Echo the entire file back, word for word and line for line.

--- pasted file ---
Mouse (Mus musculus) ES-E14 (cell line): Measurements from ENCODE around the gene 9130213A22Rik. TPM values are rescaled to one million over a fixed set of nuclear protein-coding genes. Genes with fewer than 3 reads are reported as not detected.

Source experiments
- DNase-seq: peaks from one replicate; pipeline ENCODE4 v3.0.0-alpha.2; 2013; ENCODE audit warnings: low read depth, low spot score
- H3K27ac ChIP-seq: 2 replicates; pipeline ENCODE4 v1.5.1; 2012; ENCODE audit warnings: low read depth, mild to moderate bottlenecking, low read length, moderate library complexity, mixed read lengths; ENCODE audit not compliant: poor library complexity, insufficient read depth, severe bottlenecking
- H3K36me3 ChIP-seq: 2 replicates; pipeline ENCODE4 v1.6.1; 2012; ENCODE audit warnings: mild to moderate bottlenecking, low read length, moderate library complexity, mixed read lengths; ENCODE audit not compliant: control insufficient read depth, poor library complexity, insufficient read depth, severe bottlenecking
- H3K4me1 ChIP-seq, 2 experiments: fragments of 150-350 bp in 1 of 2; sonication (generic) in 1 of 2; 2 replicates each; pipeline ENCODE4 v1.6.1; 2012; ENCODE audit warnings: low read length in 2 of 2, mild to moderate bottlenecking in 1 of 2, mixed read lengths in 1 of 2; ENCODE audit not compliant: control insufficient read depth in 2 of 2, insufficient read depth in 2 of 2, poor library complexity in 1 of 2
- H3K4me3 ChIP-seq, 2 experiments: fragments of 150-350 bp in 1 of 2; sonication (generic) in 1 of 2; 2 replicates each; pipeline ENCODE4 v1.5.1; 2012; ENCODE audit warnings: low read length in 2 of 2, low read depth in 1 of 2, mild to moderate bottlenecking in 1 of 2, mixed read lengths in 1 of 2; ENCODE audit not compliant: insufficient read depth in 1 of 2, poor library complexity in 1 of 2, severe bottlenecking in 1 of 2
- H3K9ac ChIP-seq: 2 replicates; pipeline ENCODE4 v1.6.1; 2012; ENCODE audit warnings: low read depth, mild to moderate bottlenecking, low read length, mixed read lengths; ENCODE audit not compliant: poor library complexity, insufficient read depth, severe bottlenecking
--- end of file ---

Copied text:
Mouse (Mus musculus) ES-E14 (cell line): Measurements from ENCODE around the gene 9130213A22Rik. TPM values are rescaled to one million over a fixed set of nuclear protein-coding genes. Genes with fewer than 3 reads are reported as not detected.

Source experiments
- DNase-seq: peaks from one replicate; pipeline ENCODE4 v3.0.0-alpha.2; 2013; ENCODE audit warnings: low read depth, low spot score
- H3K27ac ChIP-seq: 2 replicates; pipeline ENCODE4 v1.5.1; 2012; ENCODE audit warnings: low read depth, mild to moderate bottlenecking, low read length, moderate library complexity, mixed read lengths; ENCODE audit not compliant: poor library complexity, insufficient read depth, severe bottlenecking
- H3K36me3 ChIP-seq: 2 replicates; pipeline ENCODE4 v1.6.1; 2012; ENCODE audit warnings: mild to moderate bottlenecking, low read length, moderate library complexity, mixed read lengths; ENCODE audit not compliant: control insufficient read depth, poor library complexity, insufficient read depth, severe bottlenecking
- H3K4me1 ChIP-seq, 2 experiments: fragments of 150-350 bp in 1 of 2; sonication (generic) in 1 of 2; 2 replicates each; pipeline ENCODE4 v1.6.1; 2012; ENCODE audit warnings: low read length in 2 of 2, mild to moderate bottlenecking in 1 of 2, mixed read lengths in 1 of 2; ENCODE audit not compliant: control insufficient read depth in 2 of 2, insufficient read depth in 2 of 2, poor library complexity in 1 of 2
- H3K4me3 ChIP-seq, 2 experiments: fragments of 150-350 bp in 1 of 2; sonication (generic) in 1 of 2; 2 replicates each; pipeline ENCODE4 v1.5.1; 2012; ENCODE audit warnings: low read length in 2 of 2, low read depth in 1 of 2, mild to moderate bottlenecking in 1 of 2, mixed read lengths in 1 of 2; ENCODE audit not compliant: insufficient read depth in 1 of 2, poor library complexity in 1 of 2, severe bottlenecking in 1 of 2
- H3K9ac ChIP-seq: 2 replicates; pipeline ENCODE4 v1.6.1; 2012; ENCODE audit warnings: low read depth, mild to moderate bottlenecking, low read length, mixed read lengths; ENCODE audit not compliant: poor library complexity, insufficient read depth, severe bottlenecking